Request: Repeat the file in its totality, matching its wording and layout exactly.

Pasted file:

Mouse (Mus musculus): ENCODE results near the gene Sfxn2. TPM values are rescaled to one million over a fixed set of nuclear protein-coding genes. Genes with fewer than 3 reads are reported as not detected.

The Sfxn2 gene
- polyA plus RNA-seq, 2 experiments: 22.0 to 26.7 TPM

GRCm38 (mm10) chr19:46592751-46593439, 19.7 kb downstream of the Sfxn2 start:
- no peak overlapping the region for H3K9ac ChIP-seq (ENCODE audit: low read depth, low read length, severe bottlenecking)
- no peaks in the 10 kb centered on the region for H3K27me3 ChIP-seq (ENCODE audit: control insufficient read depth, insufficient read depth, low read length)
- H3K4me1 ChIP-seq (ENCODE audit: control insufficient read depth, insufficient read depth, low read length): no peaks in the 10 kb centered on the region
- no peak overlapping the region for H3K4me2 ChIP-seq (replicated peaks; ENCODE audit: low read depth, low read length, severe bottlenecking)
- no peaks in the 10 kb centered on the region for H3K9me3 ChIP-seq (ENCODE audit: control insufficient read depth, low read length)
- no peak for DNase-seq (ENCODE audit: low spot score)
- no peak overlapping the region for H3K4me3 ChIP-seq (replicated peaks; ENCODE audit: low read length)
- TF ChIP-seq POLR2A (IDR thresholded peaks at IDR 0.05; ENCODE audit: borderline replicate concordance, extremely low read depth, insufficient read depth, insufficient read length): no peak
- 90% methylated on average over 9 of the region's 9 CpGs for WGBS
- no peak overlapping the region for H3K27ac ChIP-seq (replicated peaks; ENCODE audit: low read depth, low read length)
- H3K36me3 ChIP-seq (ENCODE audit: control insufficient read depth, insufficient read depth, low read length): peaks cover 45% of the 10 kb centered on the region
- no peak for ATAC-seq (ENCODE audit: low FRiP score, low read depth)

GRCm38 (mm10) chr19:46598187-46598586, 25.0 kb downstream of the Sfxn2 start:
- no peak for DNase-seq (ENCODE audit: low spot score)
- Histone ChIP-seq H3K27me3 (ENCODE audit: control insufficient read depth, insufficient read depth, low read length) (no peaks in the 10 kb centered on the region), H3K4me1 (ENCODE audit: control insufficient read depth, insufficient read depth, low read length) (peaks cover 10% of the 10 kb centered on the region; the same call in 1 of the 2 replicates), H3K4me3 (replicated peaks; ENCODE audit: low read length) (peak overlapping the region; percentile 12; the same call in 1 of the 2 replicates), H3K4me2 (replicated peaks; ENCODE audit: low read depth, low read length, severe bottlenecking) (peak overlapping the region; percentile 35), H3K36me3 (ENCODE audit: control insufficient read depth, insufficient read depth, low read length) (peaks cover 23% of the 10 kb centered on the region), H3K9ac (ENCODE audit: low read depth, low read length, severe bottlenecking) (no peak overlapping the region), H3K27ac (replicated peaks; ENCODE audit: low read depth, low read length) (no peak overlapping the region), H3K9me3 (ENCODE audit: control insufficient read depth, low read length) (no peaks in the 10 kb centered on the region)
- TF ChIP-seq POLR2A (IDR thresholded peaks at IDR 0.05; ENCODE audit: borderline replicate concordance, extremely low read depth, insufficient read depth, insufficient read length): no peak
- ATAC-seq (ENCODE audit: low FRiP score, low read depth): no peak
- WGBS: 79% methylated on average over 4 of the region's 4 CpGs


Mouse (Mus musculus): ENCODE results near the gene Sfxn2. TPM values are rescaled to one million over a fixed set of nuclear protein-coding genes. Genes with fewer than 3 reads are reported as not detected.

The Sfxn2 gene
- polyA plus RNA-seq, 2 experiments: 22.0 to 26.7 TPM

GRCm38 (mm10) chr19:46592751-46593439, 19.7 kb downstream of the Sfxn2 start:
- no peak overlapping the region for H3K9ac ChIP-seq (ENCODE audit: low read depth, low read length, severe bottlenecking)
- no peaks in the 10 kb centered on the region for H3K27me3 ChIP-seq (ENCODE audit: control insufficient read depth, insufficient read depth, low read length)
- H3K4me1 ChIP-seq (ENCODE audit: control insufficient read depth, insufficient read depth, low read length): no peaks in the 10 kb centered on the region
- no peak overlapping the region for H3K4me2 ChIP-seq (replicated peaks; ENCODE audit: low read depth, low read length, severe bottlenecking)
- no peaks in the 10 kb centered on the region for H3K9me3 ChIP-seq (ENCODE audit: control insufficient read depth, low read length)
- no peak for DNase-seq (ENCODE audit: low spot score)
- no peak overlapping the region for H3K4me3 ChIP-seq (replicated peaks; ENCODE audit: low read length)
- TF ChIP-seq POLR2A (IDR thresholded peaks at IDR 0.05; ENCODE audit: borderline replicate concordance, extremely low read depth, insufficient read depth, insufficient read length): no peak
- 90% methylated on average over 9 of the region's 9 CpGs for WGBS
- no peak overlapping the region for H3K27ac ChIP-seq (replicated peaks; ENCODE audit: low read depth, low read length)
- H3K36me3 ChIP-seq (ENCODE audit: control insufficient read depth, insufficient read depth, low read length): peaks cover 45% of the 10 kb centered on the region
- no peak for ATAC-seq (ENCODE audit: low FRiP score, low read depth)

GRCm38 (mm10) chr19:46598187-46598586, 25.0 kb downstream of the Sfxn2 start:
- no peak for DNase-seq (ENCODE audit: low spot score)
- Histone ChIP-seq H3K27me3 (ENCODE audit: control insufficient read depth, insufficient read depth, low read length) (no peaks in the 10 kb centered on the region), H3K4me1 (ENCODE audit: control insufficient read depth, insufficient read depth, low read length) (peaks cover 10% of the 10 kb centered on the region; the same call in 1 of the 2 replicates), H3K4me3 (replicated peaks; ENCODE audit: low read length) (peak overlapping the region; percentile 12; the same call in 1 of the 2 replicates), H3K4me2 (replicated peaks; ENCODE audit: low read depth, low read length, severe bottlenecking) (peak overlapping the region; percentile 35), H3K36me3 (ENCODE audit: control insufficient read depth, insufficient read depth, low read length) (peaks cover 23% of the 10 kb centered on the region), H3K9ac (ENCODE audit: low read depth, low read length, severe bottlenecking) (no peak overlapping the region), H3K27ac (replicated peaks; ENCODE audit: low read depth, low read length) (no peak overlapping the region), H3K9me3 (ENCODE audit: control insufficient read depth, low read length) (no peaks in the 10 kb centered on the region)
- TF ChIP-seq POLR2A (IDR thresholded peaks at IDR 0.05; ENCODE audit: borderline replicate concordance, extremely low read depth, insufficient read depth, insufficient read length): no peak
- ATAC-seq (ENCODE audit: low FRiP score, low read depth): no peak
- WGBS: 79% methylated on average over 4 of the region's 4 CpGs